Is my fabric ill-advised?
May 8, 2020 4:08 PM   Subscribe

I'm sewing masks to donate, and a lot of the fabric in my stash is the Alexander Henry "Leis, Luaus & Alohas" print. What do we think about it? Is it racist?

I see this fabric a cheerful, but maybe I'm too accustomed to it. Or maybe it's charming and I'm overthinking it.

My masks all have a plain side and a patterned side, so any recipient could choose to keep that side hidden, but I don't want to make anyone unhappy about receiving a mask made from it. I'm donating masks through an organization and they're going to a large range of people.
posted by The corpse in the library to Society & Culture (12 answers total)
 
As a female PoC but not a Pacific Islander, my initial read is the pattern is not in line with modern sensibilities or in good taste. There is an objectifying element to it.

If the palm trees were swapped out with snow, etc. and the character's skin was pale with yellow hair, I think my reaction would be the same, fwiw.

In other words, the pattern is not abhorrent but it's not great to this one stranger on the internet.
posted by Goblin Barbarian at 4:24 PM on May 8 [13 favorites]


Unless it is from Your cultural background; somebody somewhere is going to be offended. This might be early in the ~well meant donation food chain; or later if one of your many masks is gifted away.

The cheerful celebratory happy and pleasant aspect of the print might trigger a reaction from a person that suffered a loss from the CV too...

I'd pass. Just my opinion.
posted by Afghan Stan at 4:27 PM on May 8


Got it! I'll try to cut it in such a way that it's just trees and flowers, or use it for bias tape.
posted by The corpse in the library at 4:41 PM on May 8 [8 favorites]


I ran into a similar fabric deep in my stash, although mine at least included male and female characters. My solution was to make just one mask out of it, for someone I know personally who asked for "the tackiest mask possible." I'm keeping the masks I'm making to donate much more general-audience-appropriate.

I'm sure there are people out there who would like this print, but there are also people who wouldn't -- and in a way that goes well beyond a dislike of polka dots. The way I see it, this is something people are wearing on their faces. I don't want them to have to choose between exhibiting what they may feel is in poor taste and wearing a mask that protects others.
posted by pie ninja at 7:12 PM on May 8 [1 favorite]


Another thought: the masks I have seen are made of two layers of fabric sewn together. You can sew the two layers together such that the patterned side of the fabric is never visible (unless deconstructed) inthe final product.
posted by Goblin Barbarian at 7:42 PM on May 8 [2 favorites]


One alternative might be to seek out Hawaiian designers if you want a similar floral/tropical vibe while supporting a small business from the region your mask is depicting. Reyn Spooner, Manaola and Sig Zane are some larger brands to examine for inspiration.
posted by mdonley at 10:39 PM on May 8 [2 favorites]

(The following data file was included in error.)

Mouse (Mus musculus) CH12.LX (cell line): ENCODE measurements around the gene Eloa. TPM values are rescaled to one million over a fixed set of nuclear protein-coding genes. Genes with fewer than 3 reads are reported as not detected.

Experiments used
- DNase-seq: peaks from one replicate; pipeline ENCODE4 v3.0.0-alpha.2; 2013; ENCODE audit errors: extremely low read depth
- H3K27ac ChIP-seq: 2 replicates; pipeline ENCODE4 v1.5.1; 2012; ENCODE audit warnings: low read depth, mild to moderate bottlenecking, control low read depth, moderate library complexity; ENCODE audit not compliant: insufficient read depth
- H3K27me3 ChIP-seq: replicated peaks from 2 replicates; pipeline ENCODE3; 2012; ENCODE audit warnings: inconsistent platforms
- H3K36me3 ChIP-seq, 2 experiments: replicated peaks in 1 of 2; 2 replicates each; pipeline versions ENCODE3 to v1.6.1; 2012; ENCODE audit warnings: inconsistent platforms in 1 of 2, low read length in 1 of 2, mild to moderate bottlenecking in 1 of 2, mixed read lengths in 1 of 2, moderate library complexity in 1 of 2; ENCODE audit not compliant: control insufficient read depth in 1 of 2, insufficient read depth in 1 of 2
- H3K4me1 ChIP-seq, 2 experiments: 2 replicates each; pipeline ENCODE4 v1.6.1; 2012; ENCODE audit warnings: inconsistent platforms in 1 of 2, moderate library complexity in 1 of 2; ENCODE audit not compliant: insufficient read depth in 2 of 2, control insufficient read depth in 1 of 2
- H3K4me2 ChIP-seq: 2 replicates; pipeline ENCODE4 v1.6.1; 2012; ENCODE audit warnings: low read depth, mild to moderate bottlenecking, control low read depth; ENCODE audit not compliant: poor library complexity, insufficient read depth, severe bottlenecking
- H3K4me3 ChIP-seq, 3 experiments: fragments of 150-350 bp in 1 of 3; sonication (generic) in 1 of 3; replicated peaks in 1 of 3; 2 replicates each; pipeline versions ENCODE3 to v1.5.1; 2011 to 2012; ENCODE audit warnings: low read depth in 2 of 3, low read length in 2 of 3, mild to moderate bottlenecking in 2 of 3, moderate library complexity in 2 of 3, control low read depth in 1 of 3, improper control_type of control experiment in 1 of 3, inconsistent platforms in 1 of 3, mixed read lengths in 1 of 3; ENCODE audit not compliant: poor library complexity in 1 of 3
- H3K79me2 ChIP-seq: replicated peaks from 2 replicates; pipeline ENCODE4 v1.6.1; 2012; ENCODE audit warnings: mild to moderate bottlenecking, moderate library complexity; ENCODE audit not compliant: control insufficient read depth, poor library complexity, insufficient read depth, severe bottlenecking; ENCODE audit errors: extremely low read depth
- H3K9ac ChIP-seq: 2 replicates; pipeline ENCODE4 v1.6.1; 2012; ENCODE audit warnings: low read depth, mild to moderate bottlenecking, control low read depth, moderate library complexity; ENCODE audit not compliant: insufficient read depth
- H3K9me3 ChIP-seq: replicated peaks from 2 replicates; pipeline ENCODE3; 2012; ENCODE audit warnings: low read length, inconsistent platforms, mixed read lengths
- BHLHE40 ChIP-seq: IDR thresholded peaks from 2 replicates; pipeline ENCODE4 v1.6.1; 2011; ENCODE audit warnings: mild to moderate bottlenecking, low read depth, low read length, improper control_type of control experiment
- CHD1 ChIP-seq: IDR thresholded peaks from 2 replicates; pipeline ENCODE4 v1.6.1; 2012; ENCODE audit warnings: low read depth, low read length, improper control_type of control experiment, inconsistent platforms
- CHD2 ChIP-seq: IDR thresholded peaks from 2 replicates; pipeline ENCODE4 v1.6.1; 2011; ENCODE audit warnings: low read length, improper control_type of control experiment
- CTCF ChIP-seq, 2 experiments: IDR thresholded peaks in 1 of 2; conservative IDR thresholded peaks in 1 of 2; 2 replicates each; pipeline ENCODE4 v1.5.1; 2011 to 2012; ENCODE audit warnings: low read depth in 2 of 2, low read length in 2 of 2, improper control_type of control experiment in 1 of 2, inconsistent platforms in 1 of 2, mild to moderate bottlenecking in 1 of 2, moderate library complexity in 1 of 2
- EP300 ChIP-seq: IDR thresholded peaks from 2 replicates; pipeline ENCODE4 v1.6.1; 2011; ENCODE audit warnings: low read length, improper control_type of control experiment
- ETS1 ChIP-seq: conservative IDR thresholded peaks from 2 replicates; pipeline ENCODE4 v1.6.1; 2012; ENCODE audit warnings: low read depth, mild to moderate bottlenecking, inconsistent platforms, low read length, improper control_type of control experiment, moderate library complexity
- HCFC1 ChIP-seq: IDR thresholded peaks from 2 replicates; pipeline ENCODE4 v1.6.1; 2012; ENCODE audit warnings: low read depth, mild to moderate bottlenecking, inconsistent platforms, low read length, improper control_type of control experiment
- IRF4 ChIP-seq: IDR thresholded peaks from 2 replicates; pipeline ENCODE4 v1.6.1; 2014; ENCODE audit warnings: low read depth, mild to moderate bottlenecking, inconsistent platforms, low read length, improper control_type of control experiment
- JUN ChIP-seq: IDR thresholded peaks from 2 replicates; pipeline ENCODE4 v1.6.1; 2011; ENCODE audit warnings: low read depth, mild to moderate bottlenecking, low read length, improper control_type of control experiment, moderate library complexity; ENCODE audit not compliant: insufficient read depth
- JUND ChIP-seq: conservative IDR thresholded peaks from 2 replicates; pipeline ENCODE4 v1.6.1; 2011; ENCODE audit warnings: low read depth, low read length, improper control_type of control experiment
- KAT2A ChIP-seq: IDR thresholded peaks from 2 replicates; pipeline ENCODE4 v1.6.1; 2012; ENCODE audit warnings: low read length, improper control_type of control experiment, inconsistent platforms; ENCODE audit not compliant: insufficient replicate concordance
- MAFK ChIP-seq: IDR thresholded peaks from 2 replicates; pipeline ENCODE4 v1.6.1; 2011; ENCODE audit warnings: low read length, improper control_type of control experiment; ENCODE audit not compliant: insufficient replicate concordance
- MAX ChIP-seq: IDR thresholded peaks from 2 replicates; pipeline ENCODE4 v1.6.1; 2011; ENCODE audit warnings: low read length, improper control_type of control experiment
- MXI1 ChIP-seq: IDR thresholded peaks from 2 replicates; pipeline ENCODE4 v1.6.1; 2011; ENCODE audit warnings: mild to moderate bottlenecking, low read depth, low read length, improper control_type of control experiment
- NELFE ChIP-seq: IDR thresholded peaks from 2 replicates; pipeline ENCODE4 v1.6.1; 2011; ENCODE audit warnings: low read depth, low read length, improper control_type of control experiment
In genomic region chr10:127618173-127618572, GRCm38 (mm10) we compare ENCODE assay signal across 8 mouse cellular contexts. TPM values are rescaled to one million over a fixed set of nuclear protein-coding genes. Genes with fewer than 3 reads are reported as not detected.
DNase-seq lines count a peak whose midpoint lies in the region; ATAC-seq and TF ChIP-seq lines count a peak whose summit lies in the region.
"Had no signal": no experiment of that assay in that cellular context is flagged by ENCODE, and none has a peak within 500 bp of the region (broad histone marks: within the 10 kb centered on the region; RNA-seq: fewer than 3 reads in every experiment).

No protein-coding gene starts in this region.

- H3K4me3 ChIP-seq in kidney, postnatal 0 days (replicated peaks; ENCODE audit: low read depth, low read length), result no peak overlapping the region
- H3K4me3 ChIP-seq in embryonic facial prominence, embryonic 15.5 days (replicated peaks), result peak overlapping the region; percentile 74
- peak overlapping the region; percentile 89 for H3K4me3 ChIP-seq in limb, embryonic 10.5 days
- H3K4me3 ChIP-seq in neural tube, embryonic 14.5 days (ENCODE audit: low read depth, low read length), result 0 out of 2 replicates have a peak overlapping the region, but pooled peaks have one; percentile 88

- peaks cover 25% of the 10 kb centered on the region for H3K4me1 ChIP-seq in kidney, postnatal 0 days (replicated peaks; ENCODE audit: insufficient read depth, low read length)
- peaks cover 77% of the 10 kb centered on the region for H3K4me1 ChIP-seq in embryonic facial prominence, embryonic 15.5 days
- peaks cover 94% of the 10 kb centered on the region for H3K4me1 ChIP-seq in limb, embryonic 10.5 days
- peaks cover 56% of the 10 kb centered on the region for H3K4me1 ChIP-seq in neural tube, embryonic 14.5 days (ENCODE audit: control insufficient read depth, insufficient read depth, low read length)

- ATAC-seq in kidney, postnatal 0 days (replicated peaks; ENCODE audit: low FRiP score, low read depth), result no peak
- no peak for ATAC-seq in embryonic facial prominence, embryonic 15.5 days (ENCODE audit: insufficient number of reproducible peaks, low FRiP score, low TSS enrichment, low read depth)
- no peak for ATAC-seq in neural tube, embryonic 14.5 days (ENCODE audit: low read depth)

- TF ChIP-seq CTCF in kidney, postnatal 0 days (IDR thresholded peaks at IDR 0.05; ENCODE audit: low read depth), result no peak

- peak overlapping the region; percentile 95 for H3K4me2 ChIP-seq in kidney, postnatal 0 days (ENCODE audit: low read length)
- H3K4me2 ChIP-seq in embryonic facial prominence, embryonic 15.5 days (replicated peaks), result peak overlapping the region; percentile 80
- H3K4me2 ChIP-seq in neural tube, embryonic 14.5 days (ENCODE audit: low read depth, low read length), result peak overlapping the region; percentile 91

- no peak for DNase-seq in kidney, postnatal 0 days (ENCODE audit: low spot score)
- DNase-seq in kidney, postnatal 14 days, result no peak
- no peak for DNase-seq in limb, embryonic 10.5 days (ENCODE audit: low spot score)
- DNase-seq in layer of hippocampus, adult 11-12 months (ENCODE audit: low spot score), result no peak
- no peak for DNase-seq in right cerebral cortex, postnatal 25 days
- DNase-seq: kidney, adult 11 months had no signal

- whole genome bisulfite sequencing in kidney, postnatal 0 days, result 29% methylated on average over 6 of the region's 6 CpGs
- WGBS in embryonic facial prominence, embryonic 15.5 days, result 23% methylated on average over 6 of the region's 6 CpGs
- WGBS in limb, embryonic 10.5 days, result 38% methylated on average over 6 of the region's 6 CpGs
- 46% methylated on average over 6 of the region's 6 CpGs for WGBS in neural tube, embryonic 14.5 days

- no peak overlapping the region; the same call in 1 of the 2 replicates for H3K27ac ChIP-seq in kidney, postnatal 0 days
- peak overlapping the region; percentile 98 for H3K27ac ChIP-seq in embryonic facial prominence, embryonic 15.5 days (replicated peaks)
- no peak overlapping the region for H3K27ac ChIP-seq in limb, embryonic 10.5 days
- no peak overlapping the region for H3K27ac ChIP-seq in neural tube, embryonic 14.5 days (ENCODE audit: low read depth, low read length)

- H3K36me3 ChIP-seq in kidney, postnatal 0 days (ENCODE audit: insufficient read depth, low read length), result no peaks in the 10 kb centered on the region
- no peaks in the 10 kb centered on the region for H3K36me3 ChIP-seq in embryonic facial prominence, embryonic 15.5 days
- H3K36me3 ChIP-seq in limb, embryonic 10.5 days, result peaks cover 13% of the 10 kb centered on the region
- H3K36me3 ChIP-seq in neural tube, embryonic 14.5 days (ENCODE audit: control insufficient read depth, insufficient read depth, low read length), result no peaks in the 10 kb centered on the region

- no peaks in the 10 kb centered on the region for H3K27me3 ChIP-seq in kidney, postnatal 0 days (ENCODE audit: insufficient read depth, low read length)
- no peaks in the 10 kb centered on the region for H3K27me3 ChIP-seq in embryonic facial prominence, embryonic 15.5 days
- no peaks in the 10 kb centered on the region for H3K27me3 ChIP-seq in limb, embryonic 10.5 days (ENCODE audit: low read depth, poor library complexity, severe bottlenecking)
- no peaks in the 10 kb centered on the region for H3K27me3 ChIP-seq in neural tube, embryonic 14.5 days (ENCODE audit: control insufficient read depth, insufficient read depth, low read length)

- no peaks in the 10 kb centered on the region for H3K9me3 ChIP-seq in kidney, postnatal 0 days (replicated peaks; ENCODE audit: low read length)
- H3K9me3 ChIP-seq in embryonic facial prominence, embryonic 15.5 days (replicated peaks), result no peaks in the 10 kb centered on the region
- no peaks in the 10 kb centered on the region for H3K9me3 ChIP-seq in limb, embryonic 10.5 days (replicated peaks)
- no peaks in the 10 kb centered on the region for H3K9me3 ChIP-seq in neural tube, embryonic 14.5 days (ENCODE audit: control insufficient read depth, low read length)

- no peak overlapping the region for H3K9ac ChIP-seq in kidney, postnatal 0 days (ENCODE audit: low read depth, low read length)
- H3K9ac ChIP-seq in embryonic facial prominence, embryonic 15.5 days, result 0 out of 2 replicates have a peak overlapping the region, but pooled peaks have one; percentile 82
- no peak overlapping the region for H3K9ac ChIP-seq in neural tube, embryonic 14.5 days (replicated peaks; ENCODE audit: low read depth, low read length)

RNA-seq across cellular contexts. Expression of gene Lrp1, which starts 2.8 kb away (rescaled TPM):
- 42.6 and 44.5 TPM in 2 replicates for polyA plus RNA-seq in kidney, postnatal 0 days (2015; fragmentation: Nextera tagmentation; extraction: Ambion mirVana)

I love it - cheerful and fun!
posted by davidmsc at 11:02 PM on May 8 [2 favorites]


If you got it, use it. The pattern is cheerful enough, and I don't think there is any penalty for wearing a mask that's insufficiently dour, especially as mask wearing is kinda the new normal, and people are increasingly living their lives outside strict isolation.
Is it racist? This is best answered in an individual basis. I kind of dislike the group dynamic of such a question, where something is officially considered racist if one person deems it racist. Particularly when such group doesn't have much input from the ethnic group that's being depicted. (FWIW, I'm a person of color, not pacific islander, nor female, I can give examples of where such dynamic plays out, if you really want, privately).
I don't know how the donation system is set up, but are recipients somehow obligated to take what they are given? If not, I can definitely see how, if given a choice, someone might prefer a cheerful or even tacky pattern to wear over a nondescript one. If they are being handed out one-to-a-person, avoid patterns, and stick to dark solid colors. Put the cheerful and tacky ones up on etsy or the like.
posted by 2N2222 at 11:29 PM on May 8 [6 favorites]


I do think these are plausibly cheerful. But. If these are going to healthcare workers or public facing essential workers... I would err on the side of care here. What if you showed up to see a hospital receptionist wearing a mask stereotyping your culture while already anxious to be in the hospital? You know?
posted by athirstforsalt at 2:41 AM on May 9 [6 favorites]


Yes, these are going to public-facing essential workers. It’s fine, I have other brightly colored fabric in my stash, and I don’t mind an excuse to buy more.
posted by The corpse in the library at 6:39 AM on May 9


white person who'd say definitely yes due to having just read this informative post about the harm to hawaiians specifically from objectifying and commodifying "hula girls"
posted by gaybobbie at 1:20 PM on May 9 [1 favorite]


This is offensive on so many levels I don't even know where to start. The female objectification, the exoticism, the distorted body imagery. Ugh. (I think it's a really ugly design as well, but that's just a personal opinion.)

No, I would not be happy to receive this as a mask.
posted by Umami Dearest at 10:30 PM on May 10 [1 favorite]


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